At 8pm on a Wednesday night I stand outside my friend Laura’s apartment building, waiting for her to let me in. She is about to give me, along with her single host mother and about six of her host mother’s friends, a salsa lesson. Yes, in this salsa lesson, the instructions will be in French. Laura, a fellow Hoya, hails from Puerto Rico and graciously organized this fun cultural exchange at her host mother’s request – and somewhere along the way I got lucky enough to score an invite!
Laura’s home this semester is located in the 15th arrondissement (or neighborhood) in Paris. Despite the fact that it borders the 16th, where I live, it has a much more relaxed, artsy feel compared to the quiet bourgeois grandeur of my block. She is the Greenwich Village to my Upper East Side, si vous voulez. The evening’s warm temperature hinted of summer’s approach, and as the sun literally doesn’t set until about 9:30 post-Daylight Savings Time, I was delighted to be ushered to the outside private garden of Laura’s apartment.
After being introduced to the four thirty-somethings who had already arrived, I sat down in front of a punchbowl of sangria, excited but not quite sure of what to expect. To my surprise, it quickly became apparent that Martine, Laura’s host mother, had invited friends who came from completely different social circles. For once in the past five months, I was not the only stranger in the room! I breathed a sigh of relief as each guest took turns asking others about their occupations, where they live, etc. A few hours later, another four guests arrived, including Laura and Martine’s neighbor, who, after waking up from a nap, showed up in a formal tulle dress, platform heels, fully done make-up and her hair up in a ballerina bun complete with braided headband. It appears you can never be overdressed in Paris, and I think this has rubbed off on me – since I’ve come back to the U.S. I’ve felt so odd donning flip-flops anywhere outside of my home!
Before long, dinner was served – pastelón, or Puerto Rican lasagna. The dish is made with plantains instead of pasta and it was TO DIE FOR. After months of almost nothing but typical French cuisine, it was such a nice change of pace to have a dinner that exploited some new flavors – this dish was the perfect blend of savory and sweet, and I am ever-so-thankful that Laura and her cooking skills will be joining me back at Georgetown.
As the sky grew dark and as we lit tea lights sitting on the table and hanging from the garden’s fence, the magic of the evening continued. Conversation was easy, full of laughter, and even touched on deeper topics, including consumers’ appreciation of hand-made goods by artisans, Franco-American relations, and the role of women in 18th-century France vs. today. This night, it became clear, was the Parisian experience I had been missing: delicious food and drink surrounding intellectual banter among relative strangers, peppered with vulgar humor and funny stories. And just as I was thinking the night couldn’t get any better, we headed inside to begin the salsa dancing.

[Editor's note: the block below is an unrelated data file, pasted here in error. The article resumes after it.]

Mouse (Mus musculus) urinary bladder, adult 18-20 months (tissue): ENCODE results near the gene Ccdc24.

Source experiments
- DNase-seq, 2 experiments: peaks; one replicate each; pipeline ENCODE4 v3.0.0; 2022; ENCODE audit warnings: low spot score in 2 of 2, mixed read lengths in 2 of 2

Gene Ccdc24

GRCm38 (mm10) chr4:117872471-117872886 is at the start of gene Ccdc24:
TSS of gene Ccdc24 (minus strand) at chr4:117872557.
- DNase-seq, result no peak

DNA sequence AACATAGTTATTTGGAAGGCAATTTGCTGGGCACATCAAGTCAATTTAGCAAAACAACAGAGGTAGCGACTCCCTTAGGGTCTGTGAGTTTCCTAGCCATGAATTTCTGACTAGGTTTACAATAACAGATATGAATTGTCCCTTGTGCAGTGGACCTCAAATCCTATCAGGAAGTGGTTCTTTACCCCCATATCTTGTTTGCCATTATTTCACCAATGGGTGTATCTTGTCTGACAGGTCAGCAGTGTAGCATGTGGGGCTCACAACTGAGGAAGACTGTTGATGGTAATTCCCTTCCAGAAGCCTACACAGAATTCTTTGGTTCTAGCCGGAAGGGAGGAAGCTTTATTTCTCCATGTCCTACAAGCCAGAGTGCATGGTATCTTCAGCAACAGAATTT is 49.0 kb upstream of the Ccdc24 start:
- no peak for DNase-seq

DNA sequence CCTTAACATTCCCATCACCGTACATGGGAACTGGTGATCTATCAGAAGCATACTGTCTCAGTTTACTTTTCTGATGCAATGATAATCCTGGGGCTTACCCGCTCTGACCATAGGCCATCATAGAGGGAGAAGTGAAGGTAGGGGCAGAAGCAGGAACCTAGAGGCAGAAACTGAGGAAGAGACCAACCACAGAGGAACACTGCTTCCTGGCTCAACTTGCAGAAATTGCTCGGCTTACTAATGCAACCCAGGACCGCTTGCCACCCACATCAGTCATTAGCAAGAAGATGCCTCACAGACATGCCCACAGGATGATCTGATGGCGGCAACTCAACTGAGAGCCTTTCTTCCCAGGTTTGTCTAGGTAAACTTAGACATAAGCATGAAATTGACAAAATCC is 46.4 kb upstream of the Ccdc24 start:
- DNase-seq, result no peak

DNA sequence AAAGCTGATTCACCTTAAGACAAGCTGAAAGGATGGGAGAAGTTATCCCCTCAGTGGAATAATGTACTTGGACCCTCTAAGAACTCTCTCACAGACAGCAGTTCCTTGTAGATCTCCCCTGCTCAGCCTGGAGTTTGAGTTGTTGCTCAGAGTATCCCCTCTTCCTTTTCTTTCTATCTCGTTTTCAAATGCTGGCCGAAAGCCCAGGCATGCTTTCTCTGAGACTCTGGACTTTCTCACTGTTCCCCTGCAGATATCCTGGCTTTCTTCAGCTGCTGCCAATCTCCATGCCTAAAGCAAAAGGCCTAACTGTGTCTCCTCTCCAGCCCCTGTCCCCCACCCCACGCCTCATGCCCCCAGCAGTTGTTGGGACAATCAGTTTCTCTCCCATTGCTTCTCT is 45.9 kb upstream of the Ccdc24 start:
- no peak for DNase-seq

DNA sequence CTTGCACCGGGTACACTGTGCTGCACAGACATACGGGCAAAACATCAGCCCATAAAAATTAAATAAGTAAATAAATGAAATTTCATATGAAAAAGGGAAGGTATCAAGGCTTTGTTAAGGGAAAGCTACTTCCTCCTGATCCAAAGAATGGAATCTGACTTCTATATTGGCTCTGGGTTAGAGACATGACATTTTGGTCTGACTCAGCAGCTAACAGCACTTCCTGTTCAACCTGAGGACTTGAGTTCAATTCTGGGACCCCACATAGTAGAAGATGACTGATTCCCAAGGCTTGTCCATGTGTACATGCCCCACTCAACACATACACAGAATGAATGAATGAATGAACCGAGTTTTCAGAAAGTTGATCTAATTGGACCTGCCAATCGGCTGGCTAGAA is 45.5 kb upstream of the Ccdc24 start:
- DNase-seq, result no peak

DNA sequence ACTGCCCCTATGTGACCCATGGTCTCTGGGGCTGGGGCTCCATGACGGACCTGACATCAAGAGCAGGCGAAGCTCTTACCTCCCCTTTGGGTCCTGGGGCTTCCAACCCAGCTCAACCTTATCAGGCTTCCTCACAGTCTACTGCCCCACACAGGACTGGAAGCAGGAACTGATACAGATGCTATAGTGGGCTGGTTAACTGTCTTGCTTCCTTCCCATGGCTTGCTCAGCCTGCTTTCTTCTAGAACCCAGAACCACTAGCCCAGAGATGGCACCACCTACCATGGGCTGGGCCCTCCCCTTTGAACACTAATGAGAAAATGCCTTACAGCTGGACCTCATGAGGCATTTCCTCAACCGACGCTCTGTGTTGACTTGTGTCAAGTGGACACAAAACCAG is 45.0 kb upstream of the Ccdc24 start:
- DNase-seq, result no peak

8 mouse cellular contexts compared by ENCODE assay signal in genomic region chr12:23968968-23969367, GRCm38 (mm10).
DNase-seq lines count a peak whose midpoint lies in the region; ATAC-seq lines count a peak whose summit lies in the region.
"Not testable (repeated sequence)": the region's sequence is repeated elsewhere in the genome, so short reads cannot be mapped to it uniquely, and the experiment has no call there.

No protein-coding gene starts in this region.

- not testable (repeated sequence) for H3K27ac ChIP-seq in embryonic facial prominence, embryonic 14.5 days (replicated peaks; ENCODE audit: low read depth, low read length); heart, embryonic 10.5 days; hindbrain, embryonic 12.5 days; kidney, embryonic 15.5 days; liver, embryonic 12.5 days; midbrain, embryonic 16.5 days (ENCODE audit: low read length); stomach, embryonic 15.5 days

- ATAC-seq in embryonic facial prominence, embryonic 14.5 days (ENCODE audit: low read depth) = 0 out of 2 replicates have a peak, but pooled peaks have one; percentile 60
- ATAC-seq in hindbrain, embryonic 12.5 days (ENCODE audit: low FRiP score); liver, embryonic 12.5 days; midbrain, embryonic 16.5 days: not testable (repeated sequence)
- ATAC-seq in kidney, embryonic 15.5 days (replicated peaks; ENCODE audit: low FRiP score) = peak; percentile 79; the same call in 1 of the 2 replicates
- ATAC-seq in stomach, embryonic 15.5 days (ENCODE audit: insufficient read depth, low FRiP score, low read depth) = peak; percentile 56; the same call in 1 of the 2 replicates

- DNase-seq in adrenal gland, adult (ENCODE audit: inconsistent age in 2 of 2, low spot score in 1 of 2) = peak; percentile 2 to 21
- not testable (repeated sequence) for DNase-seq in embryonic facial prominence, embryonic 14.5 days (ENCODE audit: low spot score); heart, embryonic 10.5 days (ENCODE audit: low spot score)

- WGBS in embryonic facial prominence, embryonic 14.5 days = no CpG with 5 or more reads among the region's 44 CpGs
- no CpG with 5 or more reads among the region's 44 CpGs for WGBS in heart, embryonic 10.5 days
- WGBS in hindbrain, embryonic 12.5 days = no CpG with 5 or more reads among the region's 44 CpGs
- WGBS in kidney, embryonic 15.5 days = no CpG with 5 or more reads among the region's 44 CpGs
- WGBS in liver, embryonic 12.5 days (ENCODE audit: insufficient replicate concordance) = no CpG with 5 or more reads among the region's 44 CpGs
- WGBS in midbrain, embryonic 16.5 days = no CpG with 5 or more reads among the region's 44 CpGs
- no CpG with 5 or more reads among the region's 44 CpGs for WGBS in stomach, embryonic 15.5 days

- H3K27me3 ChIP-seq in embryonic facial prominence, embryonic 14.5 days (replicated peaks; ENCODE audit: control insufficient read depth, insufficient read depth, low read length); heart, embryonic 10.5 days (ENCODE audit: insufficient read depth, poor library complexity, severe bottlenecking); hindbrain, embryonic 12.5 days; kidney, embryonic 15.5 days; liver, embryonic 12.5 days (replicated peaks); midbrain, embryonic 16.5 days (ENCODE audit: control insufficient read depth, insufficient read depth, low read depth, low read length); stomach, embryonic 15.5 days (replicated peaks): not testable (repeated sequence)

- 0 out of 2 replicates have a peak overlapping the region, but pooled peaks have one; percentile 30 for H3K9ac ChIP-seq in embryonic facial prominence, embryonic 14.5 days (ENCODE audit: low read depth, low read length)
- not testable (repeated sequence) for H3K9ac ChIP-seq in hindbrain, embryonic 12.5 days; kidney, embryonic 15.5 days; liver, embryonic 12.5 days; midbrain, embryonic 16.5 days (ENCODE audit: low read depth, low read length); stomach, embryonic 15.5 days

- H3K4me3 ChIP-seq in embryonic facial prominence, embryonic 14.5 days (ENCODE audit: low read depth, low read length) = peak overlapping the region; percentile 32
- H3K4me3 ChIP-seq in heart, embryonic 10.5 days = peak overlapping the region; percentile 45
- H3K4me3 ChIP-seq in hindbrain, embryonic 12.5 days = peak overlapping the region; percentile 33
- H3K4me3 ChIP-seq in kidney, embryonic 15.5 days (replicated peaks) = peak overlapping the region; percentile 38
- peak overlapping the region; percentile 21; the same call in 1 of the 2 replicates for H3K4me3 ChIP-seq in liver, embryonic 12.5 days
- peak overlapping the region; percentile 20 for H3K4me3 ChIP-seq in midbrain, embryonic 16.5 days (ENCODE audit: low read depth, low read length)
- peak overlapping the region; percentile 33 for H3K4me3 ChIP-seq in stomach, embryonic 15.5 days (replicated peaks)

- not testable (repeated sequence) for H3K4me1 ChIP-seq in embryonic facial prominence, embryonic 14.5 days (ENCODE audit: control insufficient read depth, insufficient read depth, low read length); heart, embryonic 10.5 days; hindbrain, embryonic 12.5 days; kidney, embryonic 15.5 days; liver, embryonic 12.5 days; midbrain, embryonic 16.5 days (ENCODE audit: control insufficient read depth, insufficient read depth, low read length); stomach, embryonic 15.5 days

We all gathered in Martine’s living room as Laura adjusted a colorful disco globe light that could’ve come from my Oriental Trading catalogue and reverted iTunes back to the first song on her playlist. A few short instructions later and we were all practicing the basic steps, me doing my best to make the most out of the skirt I was wearing (the sassiest in my closet) and make small figure-eights with my hips. My French went down the tubes as I squealed with delight at how much fun we were all having, and before I realized it, we had been salsa-ing around the room for 45 minutes. Once the room cleared, we all took turns fetching water and marveling in the mirror at how red-faced we’d (okay, I’d) become. Rob, who served as my dance partner and was the only other CUPA friend who could make the soirée, joined Laura and me back in the living room, where we gushed about how much fun the evening had been and marveled at how bizarre it was to have so little time left in Paris, especially after the eternity of time we felt like we had in front of us back in January or February.
I think this evening was so special to me for many reasons. First, I was proud of myself for having so much fun in such an authentically French environment, especially among Parisians who treated us like we were any other new acquaintances they might meet at a friend’s home. The experience was also so culturally dynamic that I couldn’t help but be proud of how snobbishly enlightened I felt; there was something undeniably cool about the sharing and the connections that were taking place around that punch bowl. And finally, it was honestly a relief to spend some quality time with French adults whose behavior dissented from the stilted and often petty atmosphere of dinner parties chez my host family. This night was about camaraderie, wit, food, laughter and new cultures, Paris-style. This was the Paris I remembered and fell in love with three years ago when I did a week-long exchange with my high school. This is the Paris I cherish. This is the Paris I’ll forever fondly remember.